It may be equal parts prognostication and promotions all year, but managing
inventory in the final quarter of the year has turned into a game of spinning
plates. As retail seasons for Christmas and Halloween expand, store managers
need to get creative to make the most of the opportunities. Generally,
the expansion of Christmas and Halloween has turned Thanksgiving into
the weak sister of the fourth quarter holidays, according to Ellen Tolley,
spokesperson for the National Retail Federation.
"In the last several years from the retail standpoint, Thanksgiving
has lost a lot in the shuffle," she notes. "When Halloween is
over, it's all about Christmas. Really, most of this starts with the onset
of the fourth quarter, though most people are starting to shop for Christmas
early in the summer."
Complicating matters is an explosion of products competing for shelf
space, according to Johnny Girson, president of the American Specialty
Toy Retailers Association and owner of The Learning Tree
in Prairie Village, Kansas.
"Too many manufacturers [have] ‘me too’ products," says Girson,
assessing the situation. "With manufacturers copying each others’
product ideas, we are overwhelmed with product choices."
Retail consultants acknowledge the difficulty managers face, but there
are things retailers can do to reduce their risk.
"Inventory is a balancing
act because you don't want to end up with inventory left over, but
you also don't want to have empty shelf space. That's just telling
the consumer you are not a reliable supplier."
"There's a lot of stuff that's under their control," notes
Howard Davidowitz, chairman of Davidowitz & Associates,
a national retail consulting firm based in New York City. "How they
promote the merchandise. How they display the merchandise. How they romance
the merchandise. How you price the merchandise. You're limited by your
own creativity, imagination, drive and ambition."
Davidowitz notes that among the challenges for the toy retailer is advanced
"There are sections of retail where just-in-time inventory has been
great," he says. "Take the food industry. They can turn their
inventory over 18 times a year. In the toy business, you have less opportunity
to do that. You can plan on flowing-in inventory. The problem is you have
to commit to it. If you don't commit, you risk not getting [sales]. You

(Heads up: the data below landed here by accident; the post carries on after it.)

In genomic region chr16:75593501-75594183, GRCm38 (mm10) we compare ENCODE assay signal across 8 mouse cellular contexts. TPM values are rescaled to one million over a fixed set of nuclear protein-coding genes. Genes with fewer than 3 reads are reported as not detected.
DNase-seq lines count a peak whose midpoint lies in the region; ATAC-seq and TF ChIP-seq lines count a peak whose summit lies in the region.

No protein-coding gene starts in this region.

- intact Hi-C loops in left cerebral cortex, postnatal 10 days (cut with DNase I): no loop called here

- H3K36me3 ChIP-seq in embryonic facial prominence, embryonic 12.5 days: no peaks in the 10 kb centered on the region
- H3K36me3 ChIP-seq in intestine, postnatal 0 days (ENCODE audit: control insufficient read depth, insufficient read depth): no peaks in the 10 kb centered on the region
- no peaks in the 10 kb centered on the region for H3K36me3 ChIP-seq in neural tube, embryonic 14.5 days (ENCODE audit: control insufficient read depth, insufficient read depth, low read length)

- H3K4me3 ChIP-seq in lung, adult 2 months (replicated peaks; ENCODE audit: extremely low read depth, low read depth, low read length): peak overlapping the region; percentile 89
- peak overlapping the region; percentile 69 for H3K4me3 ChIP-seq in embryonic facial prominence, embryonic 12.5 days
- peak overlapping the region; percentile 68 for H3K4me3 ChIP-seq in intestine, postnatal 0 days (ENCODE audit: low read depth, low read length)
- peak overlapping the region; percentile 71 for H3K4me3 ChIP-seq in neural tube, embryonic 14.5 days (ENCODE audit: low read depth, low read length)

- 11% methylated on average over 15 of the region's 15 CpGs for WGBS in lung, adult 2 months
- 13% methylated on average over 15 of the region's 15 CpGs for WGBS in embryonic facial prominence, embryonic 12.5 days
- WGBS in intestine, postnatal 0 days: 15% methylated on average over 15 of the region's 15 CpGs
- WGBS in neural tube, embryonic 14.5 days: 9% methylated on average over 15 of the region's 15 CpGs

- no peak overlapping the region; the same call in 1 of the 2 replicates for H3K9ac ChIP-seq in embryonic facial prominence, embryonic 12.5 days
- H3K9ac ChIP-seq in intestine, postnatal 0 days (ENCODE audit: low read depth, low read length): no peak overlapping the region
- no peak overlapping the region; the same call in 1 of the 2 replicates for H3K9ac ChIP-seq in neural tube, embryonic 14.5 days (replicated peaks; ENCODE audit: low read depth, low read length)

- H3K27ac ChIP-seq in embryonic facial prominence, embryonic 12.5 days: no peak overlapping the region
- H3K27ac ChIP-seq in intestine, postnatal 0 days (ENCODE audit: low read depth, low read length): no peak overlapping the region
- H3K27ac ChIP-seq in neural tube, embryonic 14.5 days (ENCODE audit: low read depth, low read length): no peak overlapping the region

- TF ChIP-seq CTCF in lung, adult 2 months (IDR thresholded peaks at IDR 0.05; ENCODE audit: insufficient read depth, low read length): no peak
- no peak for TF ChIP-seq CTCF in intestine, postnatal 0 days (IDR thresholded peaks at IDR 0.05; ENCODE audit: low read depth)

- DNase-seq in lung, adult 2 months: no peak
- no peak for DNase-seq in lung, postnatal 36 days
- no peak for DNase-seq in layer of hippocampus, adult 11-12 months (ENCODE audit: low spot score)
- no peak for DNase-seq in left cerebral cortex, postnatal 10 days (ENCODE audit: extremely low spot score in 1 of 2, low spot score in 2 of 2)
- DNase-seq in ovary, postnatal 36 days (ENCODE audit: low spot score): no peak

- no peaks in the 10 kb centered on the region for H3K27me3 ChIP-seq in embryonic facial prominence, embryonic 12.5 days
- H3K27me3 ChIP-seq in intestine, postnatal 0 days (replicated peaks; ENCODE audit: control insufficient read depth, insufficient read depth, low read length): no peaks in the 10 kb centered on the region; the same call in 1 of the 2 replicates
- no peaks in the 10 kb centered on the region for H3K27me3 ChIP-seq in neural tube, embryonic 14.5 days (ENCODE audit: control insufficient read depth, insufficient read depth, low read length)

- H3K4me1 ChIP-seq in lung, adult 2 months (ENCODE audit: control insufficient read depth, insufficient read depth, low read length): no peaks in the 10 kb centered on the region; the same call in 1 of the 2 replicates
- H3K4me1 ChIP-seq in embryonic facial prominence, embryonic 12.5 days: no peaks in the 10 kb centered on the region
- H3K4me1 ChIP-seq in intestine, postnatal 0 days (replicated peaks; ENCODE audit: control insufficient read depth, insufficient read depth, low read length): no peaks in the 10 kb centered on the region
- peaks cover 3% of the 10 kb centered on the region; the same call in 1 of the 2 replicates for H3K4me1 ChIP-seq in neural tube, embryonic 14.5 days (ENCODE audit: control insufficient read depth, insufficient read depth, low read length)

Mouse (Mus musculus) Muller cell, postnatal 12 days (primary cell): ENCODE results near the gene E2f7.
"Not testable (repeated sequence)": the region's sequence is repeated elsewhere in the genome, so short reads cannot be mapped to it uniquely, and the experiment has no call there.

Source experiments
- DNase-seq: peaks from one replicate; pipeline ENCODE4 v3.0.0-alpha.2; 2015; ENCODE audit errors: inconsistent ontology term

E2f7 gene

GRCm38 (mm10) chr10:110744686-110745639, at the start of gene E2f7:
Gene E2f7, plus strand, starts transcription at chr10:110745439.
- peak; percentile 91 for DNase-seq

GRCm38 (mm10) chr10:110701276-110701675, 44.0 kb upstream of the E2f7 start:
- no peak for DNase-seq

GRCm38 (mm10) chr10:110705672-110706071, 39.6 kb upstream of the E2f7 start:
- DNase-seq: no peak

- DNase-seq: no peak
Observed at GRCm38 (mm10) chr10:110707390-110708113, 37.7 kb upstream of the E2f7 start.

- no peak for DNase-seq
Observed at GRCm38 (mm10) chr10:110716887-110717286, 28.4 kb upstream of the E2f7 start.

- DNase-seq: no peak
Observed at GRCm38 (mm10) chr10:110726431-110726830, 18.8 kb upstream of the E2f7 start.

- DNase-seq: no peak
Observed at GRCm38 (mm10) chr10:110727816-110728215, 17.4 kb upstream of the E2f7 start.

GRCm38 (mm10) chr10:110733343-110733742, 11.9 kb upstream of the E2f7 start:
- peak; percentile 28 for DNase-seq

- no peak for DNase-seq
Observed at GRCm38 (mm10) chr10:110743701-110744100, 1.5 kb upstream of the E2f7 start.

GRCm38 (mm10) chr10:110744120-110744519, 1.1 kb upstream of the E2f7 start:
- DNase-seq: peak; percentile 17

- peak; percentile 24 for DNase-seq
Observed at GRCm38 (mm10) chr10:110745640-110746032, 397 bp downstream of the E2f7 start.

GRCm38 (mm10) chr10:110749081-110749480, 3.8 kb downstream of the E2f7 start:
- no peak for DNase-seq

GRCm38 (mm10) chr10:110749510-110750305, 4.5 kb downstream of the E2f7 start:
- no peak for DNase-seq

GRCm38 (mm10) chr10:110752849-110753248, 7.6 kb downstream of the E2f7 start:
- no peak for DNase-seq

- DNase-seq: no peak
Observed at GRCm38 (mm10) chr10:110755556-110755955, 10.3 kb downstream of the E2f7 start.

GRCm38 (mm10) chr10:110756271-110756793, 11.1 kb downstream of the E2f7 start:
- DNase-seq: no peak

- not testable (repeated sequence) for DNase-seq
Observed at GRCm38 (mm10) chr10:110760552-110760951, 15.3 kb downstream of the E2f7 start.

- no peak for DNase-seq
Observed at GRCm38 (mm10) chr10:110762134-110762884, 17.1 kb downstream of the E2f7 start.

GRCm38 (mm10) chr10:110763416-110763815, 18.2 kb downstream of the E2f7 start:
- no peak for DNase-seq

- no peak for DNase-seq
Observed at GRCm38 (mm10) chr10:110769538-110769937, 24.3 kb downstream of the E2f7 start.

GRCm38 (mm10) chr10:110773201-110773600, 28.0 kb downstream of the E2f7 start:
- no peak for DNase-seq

really have to be a swami."
While peering into a crystal ball might appeal to some, Tolley notes
many retailers are searching for the "next big thing," a phenomenon
that has not really been present for several holiday seasons.
"I see many retailers taking cues from pop culture, whether that's
two weeks out or two months out," she says. "Some of it comes
down to dumb luck, and some comes down to good research."
Jon Schreibfeder, president of Effective Inventory Management
Inc., favors the latter.
"What we do is keep meticulous records on successes and failures.
We try to define meaningful characteristics, see what sells and what doesn't
sell,” he explains. “How well have the products with the same characteristics
sold in the past? If you have a toy store and three of your buyers say
it's going to sell, it's going to sell. If one says it will sell, and
the other two say they don't know, it probably won't sell."
Generally, Schreibfeder believes 80 percent of sales come from 10 or
15 percent of a retailer's stock, so it makes sense to identify those
products and keep them on the shelves. He believes balancing the shelf
space for the competing seasons is a growing challenge.
"The season is certainly longer than it was in the past," he
says. "By September 1, most stores will be setting up their Christmas
displays or have their displays up already. They want to look for impulse
purchases early. The more opportunities consumers have to buy, the more
they will buy."
To manage these challenges, Schreibfeder says many of his clients establish
a seasonal section of their stores.
Eighty percent of sales come from
just 10 or 15 percent of a retailer's stock, so it makes sense to
identify successful products and keep them on the shelves.
"I have one client who had their Halloween stuff out by October
1 and some of their Christmas stuff out," he says. "The morning
of November 1, we struck all of the Halloween stuff. We did put out some
"The key to all of this is keeping the shelves stocked," Schreibfeder
continues "In this case, we rented additional space. They were in
an area where finding additional warehousing space was difficult and expensive,
but it still paid off."
The importance of keeping the shelves stocked is essential, Schreibfeder
"It's a balancing act because you don't want to end up with inventory
left over, but you also don't want to have empty shelf space," he
said. "That's just telling the consumer you are not a reliable supplier."